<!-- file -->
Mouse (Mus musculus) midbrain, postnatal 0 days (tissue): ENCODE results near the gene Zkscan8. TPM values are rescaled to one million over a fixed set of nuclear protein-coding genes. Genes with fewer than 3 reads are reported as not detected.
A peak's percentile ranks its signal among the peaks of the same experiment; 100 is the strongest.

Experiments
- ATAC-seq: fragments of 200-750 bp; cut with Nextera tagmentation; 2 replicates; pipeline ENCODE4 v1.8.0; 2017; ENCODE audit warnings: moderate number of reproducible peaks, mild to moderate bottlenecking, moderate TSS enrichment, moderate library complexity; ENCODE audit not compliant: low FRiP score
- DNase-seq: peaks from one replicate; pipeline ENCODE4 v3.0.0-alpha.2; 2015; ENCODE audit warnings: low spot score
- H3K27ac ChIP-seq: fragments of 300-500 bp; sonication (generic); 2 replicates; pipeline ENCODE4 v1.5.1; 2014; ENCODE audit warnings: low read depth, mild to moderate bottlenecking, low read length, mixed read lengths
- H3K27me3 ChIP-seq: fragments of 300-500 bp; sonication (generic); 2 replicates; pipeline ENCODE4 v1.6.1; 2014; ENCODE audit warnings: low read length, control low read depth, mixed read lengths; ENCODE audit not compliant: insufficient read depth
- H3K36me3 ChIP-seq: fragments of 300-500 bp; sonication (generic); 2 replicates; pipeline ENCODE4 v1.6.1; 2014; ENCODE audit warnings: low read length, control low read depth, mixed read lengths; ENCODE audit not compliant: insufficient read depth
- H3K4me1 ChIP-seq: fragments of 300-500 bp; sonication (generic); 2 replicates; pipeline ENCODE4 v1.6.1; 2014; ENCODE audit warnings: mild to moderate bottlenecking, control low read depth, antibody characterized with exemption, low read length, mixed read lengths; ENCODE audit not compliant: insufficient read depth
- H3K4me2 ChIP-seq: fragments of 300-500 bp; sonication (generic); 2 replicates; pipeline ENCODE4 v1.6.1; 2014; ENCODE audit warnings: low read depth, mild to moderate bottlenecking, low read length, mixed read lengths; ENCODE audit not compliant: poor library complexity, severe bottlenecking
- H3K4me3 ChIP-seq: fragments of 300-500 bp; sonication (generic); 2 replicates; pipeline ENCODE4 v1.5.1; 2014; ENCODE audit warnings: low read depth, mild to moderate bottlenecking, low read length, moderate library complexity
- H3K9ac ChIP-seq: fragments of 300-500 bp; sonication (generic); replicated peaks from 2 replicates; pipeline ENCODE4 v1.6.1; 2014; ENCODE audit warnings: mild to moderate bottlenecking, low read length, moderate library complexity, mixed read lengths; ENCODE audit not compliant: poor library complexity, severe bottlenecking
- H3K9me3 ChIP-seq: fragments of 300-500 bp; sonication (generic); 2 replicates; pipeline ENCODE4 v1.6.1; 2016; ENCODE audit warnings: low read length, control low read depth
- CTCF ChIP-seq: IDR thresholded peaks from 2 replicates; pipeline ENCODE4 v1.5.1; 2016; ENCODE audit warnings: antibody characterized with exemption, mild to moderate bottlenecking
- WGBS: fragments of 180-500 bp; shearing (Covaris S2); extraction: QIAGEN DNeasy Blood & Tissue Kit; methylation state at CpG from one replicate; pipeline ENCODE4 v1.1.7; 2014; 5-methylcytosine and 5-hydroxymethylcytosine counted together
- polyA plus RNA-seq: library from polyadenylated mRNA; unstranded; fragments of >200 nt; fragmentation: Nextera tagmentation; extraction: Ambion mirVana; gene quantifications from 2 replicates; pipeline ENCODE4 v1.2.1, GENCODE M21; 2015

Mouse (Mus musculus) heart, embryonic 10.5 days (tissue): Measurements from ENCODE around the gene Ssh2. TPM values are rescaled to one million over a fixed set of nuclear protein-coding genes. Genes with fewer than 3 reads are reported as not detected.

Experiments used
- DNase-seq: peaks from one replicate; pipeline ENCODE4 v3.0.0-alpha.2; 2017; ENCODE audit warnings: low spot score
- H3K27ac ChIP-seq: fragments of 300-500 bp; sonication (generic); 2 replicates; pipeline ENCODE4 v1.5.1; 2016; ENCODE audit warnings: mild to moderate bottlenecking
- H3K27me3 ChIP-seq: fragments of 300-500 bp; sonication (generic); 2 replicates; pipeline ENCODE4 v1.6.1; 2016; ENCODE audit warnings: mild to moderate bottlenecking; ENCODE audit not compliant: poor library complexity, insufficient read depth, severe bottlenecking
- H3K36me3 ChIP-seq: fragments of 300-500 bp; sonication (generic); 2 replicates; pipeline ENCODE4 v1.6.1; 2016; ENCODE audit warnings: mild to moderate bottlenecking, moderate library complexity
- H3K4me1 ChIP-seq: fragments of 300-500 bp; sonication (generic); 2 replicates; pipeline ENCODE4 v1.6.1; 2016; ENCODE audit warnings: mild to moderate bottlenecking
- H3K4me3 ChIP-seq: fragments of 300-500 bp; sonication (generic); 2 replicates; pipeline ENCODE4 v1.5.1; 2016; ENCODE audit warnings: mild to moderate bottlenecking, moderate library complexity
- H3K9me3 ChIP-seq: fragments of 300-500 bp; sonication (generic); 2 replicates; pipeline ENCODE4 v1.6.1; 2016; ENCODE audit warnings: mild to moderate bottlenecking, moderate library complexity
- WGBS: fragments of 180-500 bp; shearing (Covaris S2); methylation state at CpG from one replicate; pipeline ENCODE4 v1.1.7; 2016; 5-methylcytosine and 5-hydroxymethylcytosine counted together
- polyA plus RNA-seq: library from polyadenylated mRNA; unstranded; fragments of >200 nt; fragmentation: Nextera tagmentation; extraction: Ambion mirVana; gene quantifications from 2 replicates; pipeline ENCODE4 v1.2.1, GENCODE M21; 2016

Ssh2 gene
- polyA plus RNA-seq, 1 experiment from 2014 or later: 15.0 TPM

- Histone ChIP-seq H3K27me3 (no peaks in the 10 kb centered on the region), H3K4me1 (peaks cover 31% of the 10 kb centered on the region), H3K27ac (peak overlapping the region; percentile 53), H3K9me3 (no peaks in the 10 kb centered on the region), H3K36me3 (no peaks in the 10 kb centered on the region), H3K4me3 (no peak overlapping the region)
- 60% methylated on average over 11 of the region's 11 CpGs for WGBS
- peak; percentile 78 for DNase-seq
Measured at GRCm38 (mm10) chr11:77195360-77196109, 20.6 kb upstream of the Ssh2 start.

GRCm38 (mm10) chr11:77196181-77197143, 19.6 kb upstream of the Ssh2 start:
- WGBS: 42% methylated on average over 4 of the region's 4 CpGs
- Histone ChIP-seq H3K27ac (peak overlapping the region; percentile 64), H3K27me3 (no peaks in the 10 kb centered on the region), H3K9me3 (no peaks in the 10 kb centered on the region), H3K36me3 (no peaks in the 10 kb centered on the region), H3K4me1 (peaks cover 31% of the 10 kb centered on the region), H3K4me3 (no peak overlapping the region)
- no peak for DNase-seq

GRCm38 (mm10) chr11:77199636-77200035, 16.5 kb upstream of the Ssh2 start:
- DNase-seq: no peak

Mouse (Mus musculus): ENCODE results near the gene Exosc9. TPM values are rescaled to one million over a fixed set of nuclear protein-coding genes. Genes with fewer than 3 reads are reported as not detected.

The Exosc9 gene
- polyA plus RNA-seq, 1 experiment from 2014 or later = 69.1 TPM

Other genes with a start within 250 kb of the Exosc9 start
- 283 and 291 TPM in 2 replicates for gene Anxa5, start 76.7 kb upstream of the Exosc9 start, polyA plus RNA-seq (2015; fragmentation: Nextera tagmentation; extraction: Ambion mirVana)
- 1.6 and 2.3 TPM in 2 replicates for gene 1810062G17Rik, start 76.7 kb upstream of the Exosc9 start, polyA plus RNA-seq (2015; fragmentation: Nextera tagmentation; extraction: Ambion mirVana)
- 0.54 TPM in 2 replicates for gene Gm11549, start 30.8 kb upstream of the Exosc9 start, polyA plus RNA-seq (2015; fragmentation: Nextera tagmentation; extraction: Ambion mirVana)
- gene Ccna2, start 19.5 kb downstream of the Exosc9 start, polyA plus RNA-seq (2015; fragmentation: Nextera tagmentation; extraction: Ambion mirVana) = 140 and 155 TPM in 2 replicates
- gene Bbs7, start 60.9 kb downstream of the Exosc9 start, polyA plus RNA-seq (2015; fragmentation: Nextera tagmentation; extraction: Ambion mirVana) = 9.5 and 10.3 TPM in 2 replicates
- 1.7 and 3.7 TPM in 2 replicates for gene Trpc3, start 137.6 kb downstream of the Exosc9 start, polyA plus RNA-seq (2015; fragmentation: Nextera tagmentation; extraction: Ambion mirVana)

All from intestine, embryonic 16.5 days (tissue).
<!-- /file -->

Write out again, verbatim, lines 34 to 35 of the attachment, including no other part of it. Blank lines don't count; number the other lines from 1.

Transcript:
GRCm38 (mm10) chr11:77196181-77197143, 19.6 kb upstream of the Ssh2 start:
- WGBS: 42% methylated on average over 4 of the region's 4 CpGs